Banquo is an often misunderstood and forgotten character in the play Macbeth. His fleeting appearances and premature murder at the request of Macbeth, have led many to label him as a mere victim of the ambition and cruelty of others. However, in reality he is not only a victim of Macbeth’s state sanctioned terror but a victim of the witches and ultimately his own implicit thirst for power.
Our initial impressions of Banquo is one of a man who’s moral status is clearly noble and virtuous. He shares with Macbeth the traits of bravery, courage and loyalty. Banquo’s physical prowess on the battlefield is acknowledged and celebrated among his peers and superiors. Duncan refers to his captain as “Noble Banquo” and proclaims that “hast no less deserved” the accolades which are bestowed upon Macbeth. Banquo, a warrior “so valiant” is initially skeptical when he first encounters the witches. He is intrigued, but not entranced by the witches and is primarily concerned with their validity rather than their prophecies. He scorns the creatures who are “so withered and so wild in their attire” and who “should be women” but yet are warped messengers of evil.
Banquo’s psyche, while far from being transformed into that of a callous murderer such as Macbeth, does undergo ever so subtle changes as he listens to the witches poisonous promises. Recognising that his “partners rapt”, Banquo urges the witches to speak to him as he does “neither beg nor fear” their power. After hearing the witches claim that he will be “lesser than Macbeth and greater”, Banquo questions himself whether he had “eaten on the insane root that takes the reason prisoner”. Through his simple curiosity and inquisitive nature, Banquo has at this early stage allowed the “three weird sisters” to plant the seeds of ambition in his mind. Despite the fact no major change in Banquo is visible at this stage, the influence of the witches; a catalyst for evil, has entered his mind.
The first signs of legitimate change in Banquo occur as the witches prophecy begins to come to fruition for his contemporary, Macbeth. Seeing Macbeth being granted the title “Thane of Cawdor”, Banquo begins to question “can the devil speak true?”. Despite his warning to Macbeth that “oftentimes to win us to our harm the instruments of darkness tell us truths”, Banquo himself is no longer a neutral skeptic. The allure of possibly being able to “beget kings”, is taking it’s toll on Banquo. The fantasy of lavish power, glory and ultimately selfish indulgence prove far too tantalising to ignore.
The subtle, implicit alteration heightens as he ponders his future further. While speaking to Macbeth a naive Banquo, unaware of his friends future duplicity, confesses that a “heavy summons lies like lead upon” him. He recalls how he “dreamt last night” about the three witches. This gives us, as the audience an appreciation of the inner turmoil Banquo is suffering from as he attempts to counterbalance his loyalty with his ambition. The most blatant evidence of his inner struggle is where he admits that the witches “have shown some truth” to Macbeth and dares to imagine whether he shall be so lucky.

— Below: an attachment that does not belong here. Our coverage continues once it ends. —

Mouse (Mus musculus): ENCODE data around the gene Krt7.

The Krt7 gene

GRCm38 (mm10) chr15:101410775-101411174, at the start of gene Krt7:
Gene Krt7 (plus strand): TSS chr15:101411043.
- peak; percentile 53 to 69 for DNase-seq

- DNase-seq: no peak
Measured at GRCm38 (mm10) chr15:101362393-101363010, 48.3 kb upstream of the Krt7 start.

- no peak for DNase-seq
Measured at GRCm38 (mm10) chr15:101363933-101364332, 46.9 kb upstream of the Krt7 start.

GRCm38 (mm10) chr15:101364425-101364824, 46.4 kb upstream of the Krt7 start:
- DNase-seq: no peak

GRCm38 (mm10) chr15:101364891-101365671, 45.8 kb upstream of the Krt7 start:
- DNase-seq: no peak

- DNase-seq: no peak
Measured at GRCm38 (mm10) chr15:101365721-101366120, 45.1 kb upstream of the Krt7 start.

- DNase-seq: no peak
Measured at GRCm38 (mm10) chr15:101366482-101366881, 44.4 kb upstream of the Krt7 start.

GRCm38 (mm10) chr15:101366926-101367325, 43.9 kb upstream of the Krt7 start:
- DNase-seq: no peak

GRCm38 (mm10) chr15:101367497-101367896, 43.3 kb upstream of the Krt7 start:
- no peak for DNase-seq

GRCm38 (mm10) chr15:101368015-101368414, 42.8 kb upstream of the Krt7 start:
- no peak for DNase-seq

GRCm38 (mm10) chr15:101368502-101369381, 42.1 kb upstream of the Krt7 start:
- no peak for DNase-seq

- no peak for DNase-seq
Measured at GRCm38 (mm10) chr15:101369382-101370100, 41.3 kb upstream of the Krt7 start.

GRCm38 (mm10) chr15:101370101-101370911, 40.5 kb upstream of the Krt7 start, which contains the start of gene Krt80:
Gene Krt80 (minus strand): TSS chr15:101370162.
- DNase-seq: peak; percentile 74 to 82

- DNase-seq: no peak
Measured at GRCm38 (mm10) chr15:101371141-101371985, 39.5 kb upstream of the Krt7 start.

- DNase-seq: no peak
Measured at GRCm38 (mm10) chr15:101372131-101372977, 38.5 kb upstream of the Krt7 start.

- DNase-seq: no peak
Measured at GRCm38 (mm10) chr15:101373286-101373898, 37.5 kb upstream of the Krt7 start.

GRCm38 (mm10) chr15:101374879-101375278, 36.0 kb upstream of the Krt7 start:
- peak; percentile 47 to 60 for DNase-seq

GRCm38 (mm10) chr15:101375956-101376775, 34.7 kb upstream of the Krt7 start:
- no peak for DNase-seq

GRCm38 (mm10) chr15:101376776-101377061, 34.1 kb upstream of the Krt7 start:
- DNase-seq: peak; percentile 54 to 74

The malign influence of the witches and therefore moral decay through ambiguity are complete in the aftermath of the vicious murder of Duncan. Despite scolding Lady Macbeth for her self-absorbed reaction to the murder, saying it would be “too cruel anywhere”, Banquo feels no real remorse at the regicide. He may claim to be fully against “treasonous malice” and having his “bosom franchised” but he allows the coup d’état to occur right before his eyes. The ultimate betrayal of his former values are saved for the coronation of Macbeth. He knows Macbeth “playd’st most foully” for the kingship. Yet, the promise that he “should be the root and father of many kings” proves too much to resist. Rather then speak the truth he merely resigns himself to ignore the facts that lie obviously before him and simply “hush” himself. This cold and calculated strategy of benign subservience shows how much the once carefree warrior has become a power-hungry political tactician.
Unlike Macbeth, it can be argued that Banquo was corrupted first and foremost by the witches. Macbeth used the witches as a means to legitimise his craving for power. Conversely, Banquo was fooled and deceived by the witches to create his own downfall. The skill of Shakespeare as a writer shines through as his choice to Banquo a lengthy period of little or no dialogue, symbolises the inner struggles that occurring in Banquo’s mind. Banquo’s lack of cunning and savvy highlight how originally he was once an exemplar art warrior. He fails to see the paranoia of Macbeth who believes the witches have helped him place a “fruitless crown” upon his head. Macbeth fears the prophecy given to Banquo as it may mean that his descendants will directly usurp the throne from him. His “fears in Banquo stick deep” and in turn leads to his prearranged murder. Perhaps Banquo who “hast no less deserved” acclaim and honour, deserved to be king rather then Macbeth?
In summation, it is evident that Banquo underwent rapid and wholesale changes in personality due to the prophetic observations of the witches. In a play where “fair is foul and foul is fair”, a “good and virtuous nature” truly did “recoil under an imperial charge”. This is what happened to Banquo, his clarity of mind and his virtue became clouded and obscured. Courage and loyalty were replaced by silence and scheming.